Angelique Slade Shantz is an Assistant Professor of Strategic Management and Organization.
Her research interests broadly focus on the role of business in addressing grand challenges, predominantly occurring at the intersection of entrepreneurship and poverty alleviation. Her current research explores institutional, cultural and cognitive barriers to entrepreneurial activities and workplace motivation in contexts of resource scarcity. Her methodological approach relies heavily on experimental design (in both a lab and field setting) complemented by qualitative data, often in partnership with organizations.
Prior to entering academia, Angelique worked in the field of social entrepreneurship and economic development, both internationally and in the context of Canada’s First Nations. She attended Arizona State University (BA), Duke University (MBA), and York University (PhD).
Alberta School of Business Research Focus
Does setting affect what it means to be an entrepreneur?
My findings are:
My article, “The Opportunity Not Taken: The Occupational Identity of Entrepreneurs in Contexts of Poverty” is published in the Journal of Business Venturing.
Introduces students to the fundamentals of human resource management, strategy and organizational theory, and entrepreneurship/innovation. Topics include: motivating employees, designing jobs, staffing, ethics and decision making, leadership and managing teams; developing and implementing an organization¿s strategy, structure, control systems, and change initiatives; and identifying and evaluating opportunities, launching and growing a business, establishing networks and legitimacy. Pre-requisite ¿3 junior level English. Open only to students in the Faculty of Business. Not to be taken by students with credit in SMO 200 or 301.Winter Term 2021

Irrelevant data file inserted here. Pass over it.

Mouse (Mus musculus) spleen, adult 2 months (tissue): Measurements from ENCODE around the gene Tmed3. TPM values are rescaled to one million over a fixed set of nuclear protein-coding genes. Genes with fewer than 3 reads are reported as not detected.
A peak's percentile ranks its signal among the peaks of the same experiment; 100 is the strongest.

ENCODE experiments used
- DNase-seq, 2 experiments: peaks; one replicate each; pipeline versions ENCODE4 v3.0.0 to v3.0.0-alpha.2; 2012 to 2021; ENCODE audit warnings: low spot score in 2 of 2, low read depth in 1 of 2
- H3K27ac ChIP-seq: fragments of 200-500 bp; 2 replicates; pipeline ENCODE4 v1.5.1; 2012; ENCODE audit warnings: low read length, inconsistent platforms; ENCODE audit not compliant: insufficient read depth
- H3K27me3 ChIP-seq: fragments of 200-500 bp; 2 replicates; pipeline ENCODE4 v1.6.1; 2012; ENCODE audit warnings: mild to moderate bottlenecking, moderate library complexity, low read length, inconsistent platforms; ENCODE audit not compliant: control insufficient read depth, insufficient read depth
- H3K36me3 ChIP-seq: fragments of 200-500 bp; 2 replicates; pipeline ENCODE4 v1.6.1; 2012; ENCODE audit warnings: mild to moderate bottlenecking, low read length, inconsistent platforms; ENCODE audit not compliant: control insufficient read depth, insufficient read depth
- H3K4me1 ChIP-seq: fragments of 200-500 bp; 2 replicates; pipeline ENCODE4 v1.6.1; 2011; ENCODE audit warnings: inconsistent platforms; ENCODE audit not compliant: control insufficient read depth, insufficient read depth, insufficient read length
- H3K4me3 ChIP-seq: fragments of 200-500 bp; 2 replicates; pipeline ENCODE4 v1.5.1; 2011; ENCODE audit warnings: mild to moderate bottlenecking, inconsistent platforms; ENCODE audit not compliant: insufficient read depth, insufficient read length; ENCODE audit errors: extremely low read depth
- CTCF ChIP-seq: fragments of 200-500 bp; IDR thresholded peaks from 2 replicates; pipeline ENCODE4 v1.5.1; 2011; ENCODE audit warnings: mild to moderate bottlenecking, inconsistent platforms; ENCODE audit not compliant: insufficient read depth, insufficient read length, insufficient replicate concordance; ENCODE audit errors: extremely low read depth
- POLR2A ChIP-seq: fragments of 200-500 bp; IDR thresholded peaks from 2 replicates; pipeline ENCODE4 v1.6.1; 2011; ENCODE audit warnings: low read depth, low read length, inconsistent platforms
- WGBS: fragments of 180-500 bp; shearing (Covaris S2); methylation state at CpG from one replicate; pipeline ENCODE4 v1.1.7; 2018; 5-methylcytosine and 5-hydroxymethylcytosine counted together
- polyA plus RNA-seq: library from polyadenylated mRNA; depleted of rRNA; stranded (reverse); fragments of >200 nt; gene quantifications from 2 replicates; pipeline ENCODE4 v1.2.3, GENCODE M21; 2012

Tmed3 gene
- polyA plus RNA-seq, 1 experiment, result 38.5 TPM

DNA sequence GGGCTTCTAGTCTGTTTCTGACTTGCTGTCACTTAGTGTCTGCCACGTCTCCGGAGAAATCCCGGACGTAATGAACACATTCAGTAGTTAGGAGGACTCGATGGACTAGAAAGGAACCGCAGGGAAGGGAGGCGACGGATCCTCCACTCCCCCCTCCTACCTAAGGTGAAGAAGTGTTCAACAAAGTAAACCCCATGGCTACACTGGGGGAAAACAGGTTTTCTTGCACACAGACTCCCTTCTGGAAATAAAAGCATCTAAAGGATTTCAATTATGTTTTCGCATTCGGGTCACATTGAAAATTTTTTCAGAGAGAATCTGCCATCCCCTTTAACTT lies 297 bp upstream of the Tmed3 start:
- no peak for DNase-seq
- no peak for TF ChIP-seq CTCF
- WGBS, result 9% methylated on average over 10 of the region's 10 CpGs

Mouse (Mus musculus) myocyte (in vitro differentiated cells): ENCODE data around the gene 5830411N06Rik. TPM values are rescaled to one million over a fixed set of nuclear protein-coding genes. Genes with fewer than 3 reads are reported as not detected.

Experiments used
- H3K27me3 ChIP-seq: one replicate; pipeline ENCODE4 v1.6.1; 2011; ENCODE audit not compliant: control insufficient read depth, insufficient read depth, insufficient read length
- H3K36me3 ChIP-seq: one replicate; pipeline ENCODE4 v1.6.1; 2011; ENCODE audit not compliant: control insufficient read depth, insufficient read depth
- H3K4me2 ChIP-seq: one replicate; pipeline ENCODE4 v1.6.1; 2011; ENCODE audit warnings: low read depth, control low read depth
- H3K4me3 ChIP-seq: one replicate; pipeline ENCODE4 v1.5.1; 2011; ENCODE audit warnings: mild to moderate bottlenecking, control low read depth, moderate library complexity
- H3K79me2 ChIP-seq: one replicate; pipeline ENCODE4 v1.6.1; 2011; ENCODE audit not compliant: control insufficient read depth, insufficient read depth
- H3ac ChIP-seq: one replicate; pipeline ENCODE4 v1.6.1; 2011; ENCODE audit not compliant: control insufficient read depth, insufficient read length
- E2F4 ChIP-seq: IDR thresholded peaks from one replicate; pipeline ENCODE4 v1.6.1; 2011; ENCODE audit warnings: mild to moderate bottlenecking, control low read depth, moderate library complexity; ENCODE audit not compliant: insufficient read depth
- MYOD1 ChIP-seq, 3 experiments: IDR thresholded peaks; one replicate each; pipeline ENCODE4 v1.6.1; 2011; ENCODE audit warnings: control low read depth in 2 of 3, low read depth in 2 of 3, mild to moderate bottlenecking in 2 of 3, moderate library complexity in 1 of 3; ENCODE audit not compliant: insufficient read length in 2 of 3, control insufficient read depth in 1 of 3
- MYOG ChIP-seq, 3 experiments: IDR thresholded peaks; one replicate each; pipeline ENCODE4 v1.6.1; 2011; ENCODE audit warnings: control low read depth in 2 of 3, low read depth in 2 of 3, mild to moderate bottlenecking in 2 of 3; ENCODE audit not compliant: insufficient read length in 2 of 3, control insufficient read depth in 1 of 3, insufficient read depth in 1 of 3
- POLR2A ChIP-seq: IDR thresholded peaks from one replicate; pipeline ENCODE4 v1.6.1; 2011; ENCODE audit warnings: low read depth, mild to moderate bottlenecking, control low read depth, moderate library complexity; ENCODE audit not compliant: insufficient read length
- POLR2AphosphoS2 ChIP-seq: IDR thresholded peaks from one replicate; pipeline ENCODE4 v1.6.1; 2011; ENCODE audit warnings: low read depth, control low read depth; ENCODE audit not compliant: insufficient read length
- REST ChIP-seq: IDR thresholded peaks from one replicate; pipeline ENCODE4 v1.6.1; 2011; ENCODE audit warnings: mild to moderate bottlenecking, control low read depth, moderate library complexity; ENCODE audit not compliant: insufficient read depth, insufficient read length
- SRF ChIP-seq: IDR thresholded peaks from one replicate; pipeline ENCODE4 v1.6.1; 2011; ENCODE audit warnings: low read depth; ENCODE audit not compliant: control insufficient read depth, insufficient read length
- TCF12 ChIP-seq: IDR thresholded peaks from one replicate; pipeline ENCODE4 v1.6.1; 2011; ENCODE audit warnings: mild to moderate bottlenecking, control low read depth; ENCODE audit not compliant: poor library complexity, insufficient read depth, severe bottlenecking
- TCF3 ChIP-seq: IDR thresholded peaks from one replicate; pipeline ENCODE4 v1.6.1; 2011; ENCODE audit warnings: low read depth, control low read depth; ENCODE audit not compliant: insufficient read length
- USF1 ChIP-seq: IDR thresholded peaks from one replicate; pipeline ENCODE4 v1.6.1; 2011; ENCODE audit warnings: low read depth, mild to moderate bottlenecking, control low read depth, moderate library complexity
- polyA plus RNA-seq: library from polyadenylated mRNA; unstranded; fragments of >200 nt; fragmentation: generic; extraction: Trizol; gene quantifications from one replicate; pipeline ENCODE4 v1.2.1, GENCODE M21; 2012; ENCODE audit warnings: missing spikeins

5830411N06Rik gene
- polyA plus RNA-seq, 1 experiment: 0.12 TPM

This seminar introduces students to the major phenomenological topics and theoretical perspectives within the domain of entrepreneurship research. Illustrative phenomenological topics include opportunity recognition/construction, new venture creation, and resource acquisition. Illustrative theoretical perspectives include cognitive, affective and cultural approaches. The course enhances understanding of mid-range theory building and testing more broadly. Prerequisite: Registration in Business PhD Program or written permission of instructor. Approval of the Associate Dean, PhD Program is also required for non-PhD students.Winter Term 2021